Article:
Maybe Islam could be argued not racist....but I do believe it can be interpretted as sexist...
Read the Christian New Testament lately?
posted by Zurishaddai at 3:10 PM on September 19, 2001


I think it is much more than just an equal rights issue Zurishaddai that exists in "Christian" areas. Check this link www.amnesty.org/ailib/aipub/1997/ASA/31100597.htm
if you are not familar with the beatings, stonings, mutilations etc that exist for women violating the sharia lawin Muslim countries...particularly Afghanistan.
posted by carolinagrl at 3:26 PM on September 19, 2001


My point is that the scriptures of more than one religion can be found to be quite sexist, and the practices of groups within many religions are barbarously abusive of women. Islam doesn't deserve pride of place in that grisly contest. Of course the vast majority of muslims is disgusted by the Taliban's idea of what "sharia law in Muslim countries" ought to mean, and they would not condone the abuses you mention, carolinagrl. And even if the status of women is worrisome in much of the muslim (Hindu, etc.) world, I don't think there's going to be any real progress unless we at least buy into the notion that all religions can get beyond their least enlightened interpretations, and reform themselves by acting on the positive aspects of their scriptures and doctrines to eradicate the spiritually false social practices. Almost any "rule" affecting muslim women in parts of the world that would bother us is, at the minimum, a subject of religious debate and confusingly tied up in local custom. In Afghanistan, particularly, it has to be said that Talibanism has derived its dictates from a lot of sources--from regional custom to sectarian Qur'anic exegesis.

Sorry if this is too lengthy for being off-thread, but I sure didn't want to be misunderstood about something so important. Apologies if my original remark seemed flip--I purposely linked to a site that considers the two strands within Christian scripture and clearly makes an appeal for reform against Paul's crude misogyny based on higher principles found in the gospels, etc., so I hoped my point would not be taken too polemically.
posted by Zurishaddai at 3:49 PM on September 19, 2001


Perhaps we all need to go back in time, to the days when believing in one G-d united us.

Which was when, exactly?
posted by holgate at 4:13 PM on September 19, 2001


Perhaps Zurishaddai, I should have been more specific in my expose of womens rights issues.....I should have said the Taliban specifically... Women being exposed to land mines and not being allowed to attend Human Rights Organizations classes established to help them identify landmines and artillery. If they are not allowed to work and not allowed to seek medical attention from a "male" doctor...Well you get my drift.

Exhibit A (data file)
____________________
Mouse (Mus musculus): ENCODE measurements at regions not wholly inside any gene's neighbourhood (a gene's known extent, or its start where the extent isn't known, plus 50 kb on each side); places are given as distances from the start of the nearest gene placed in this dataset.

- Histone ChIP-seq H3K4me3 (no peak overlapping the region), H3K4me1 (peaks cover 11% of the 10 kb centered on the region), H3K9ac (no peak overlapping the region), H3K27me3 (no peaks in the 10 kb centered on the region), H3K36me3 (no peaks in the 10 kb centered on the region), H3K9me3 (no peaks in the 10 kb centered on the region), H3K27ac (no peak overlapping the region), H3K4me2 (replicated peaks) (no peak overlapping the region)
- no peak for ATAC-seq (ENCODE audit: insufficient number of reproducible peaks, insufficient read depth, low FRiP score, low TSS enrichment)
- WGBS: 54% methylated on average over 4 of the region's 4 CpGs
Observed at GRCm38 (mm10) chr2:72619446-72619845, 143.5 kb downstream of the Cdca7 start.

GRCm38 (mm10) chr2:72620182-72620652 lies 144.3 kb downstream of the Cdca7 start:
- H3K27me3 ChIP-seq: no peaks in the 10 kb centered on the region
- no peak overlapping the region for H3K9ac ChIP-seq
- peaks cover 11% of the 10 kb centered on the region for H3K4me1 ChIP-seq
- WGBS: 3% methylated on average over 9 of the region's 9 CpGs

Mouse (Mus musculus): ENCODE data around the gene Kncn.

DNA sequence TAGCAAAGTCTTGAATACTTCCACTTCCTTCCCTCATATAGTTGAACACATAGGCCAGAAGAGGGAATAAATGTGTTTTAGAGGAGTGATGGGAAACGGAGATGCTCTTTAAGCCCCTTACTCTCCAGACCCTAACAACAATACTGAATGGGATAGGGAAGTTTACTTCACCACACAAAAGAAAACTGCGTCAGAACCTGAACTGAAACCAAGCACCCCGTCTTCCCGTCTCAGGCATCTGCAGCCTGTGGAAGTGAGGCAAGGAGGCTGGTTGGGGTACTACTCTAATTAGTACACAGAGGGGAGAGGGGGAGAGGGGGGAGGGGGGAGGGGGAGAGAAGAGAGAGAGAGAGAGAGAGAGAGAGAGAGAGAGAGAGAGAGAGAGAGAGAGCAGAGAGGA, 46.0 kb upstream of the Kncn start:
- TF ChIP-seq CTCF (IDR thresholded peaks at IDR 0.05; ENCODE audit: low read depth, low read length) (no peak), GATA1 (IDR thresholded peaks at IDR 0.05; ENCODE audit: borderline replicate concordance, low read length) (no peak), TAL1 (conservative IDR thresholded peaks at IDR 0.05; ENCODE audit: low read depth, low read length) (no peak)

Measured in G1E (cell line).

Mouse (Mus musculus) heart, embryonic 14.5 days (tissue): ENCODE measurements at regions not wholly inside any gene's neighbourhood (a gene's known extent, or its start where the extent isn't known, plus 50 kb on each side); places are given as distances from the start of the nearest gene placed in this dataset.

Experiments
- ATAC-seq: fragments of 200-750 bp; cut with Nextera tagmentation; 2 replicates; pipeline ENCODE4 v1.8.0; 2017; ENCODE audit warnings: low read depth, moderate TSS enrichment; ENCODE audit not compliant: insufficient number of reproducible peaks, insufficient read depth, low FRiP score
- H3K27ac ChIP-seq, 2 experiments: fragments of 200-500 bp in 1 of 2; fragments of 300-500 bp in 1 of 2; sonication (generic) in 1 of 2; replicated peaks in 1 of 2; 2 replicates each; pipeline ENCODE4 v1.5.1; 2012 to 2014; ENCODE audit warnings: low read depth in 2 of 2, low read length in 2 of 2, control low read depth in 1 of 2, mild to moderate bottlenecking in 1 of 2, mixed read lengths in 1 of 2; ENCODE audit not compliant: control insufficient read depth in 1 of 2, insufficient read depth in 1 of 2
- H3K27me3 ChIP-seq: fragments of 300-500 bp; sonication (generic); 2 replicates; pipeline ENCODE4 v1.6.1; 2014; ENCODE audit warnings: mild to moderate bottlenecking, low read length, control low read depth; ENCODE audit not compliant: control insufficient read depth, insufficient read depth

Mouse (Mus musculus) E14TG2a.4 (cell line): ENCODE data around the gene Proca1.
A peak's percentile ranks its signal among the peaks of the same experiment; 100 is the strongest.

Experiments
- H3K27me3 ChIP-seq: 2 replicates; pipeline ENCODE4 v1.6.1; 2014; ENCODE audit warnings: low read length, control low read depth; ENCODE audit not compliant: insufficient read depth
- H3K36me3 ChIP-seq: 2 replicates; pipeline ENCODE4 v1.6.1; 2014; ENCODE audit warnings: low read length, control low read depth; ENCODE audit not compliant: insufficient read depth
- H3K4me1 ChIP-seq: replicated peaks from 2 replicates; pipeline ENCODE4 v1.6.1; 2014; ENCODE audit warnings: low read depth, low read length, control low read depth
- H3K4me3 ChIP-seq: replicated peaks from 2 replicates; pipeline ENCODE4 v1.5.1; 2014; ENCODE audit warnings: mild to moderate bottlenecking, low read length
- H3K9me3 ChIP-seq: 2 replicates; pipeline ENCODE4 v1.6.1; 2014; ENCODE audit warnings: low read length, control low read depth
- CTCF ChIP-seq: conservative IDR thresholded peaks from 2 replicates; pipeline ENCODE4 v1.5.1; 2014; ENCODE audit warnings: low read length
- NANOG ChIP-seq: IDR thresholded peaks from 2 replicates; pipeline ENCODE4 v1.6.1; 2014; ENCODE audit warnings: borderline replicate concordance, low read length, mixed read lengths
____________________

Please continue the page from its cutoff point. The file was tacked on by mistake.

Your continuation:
www.peacemagazine.org/9709/lara-afg.htm

All I can say is "shame on them". The definition of barbarism.
posted by carolinagrl at 4:38 PM on September 19, 2001


Amen.
posted by Zurishaddai at 4:40 PM on September 19, 2001


Why extend the concept of freedom of religion to organizations that under different circumstances would be considered hate groups?

Why indeed.

TAX FALWELL/ROBERTSON!!
posted by rushmc at 4:44 PM on September 19, 2001


The Taleban are all messed up - until recently women weren't even allowed to learn how to read - they said it was too dangerous.. I've always found of the major religions, Islam (referring to sunni Islam), is the least sexist - a view reinforced by the presence of an excess number of feminists in my family, all of whom wear hijab (head covering..), anyway, back to the article..

Eh, religions are like guns, they shouldn't be allowed in the hands of madmen or criminals.. Even the nicest idea can be twisted by sufficiently nasty people..

Did the Nigerian government really impose 'Shariah law' on Jos?? I can't imagine any decent muslim attacking a lady, no matter how she walked in front of them.. Argh, its late and I have no time to rant - suffice to say I disagree with this article - there, that should sway most of your opinions..

And I reckon Falwell and Robertson should be sent in before the US troops to convert the muslims - hey, since they seem to know the thinkings of God, they should be safe under His protection and His sanctuary, right? And with that righteous power, how can they fail to bring those infidels to the right path?

Ugh, making no sense, sleep time..
posted by Mossy at 5:17 PM on September 19, 2001


argy: (sorry for the delay in posting back)

Could very well be that Islam lends itself somehow to this type of political structure and oppression of minorities, etc. I don't know. But an argument to that effect wasn't in the article, and I haven't seen one suggested anywhere. (Have you?)
posted by mattpfeff at 5:25 PM on September 19, 2001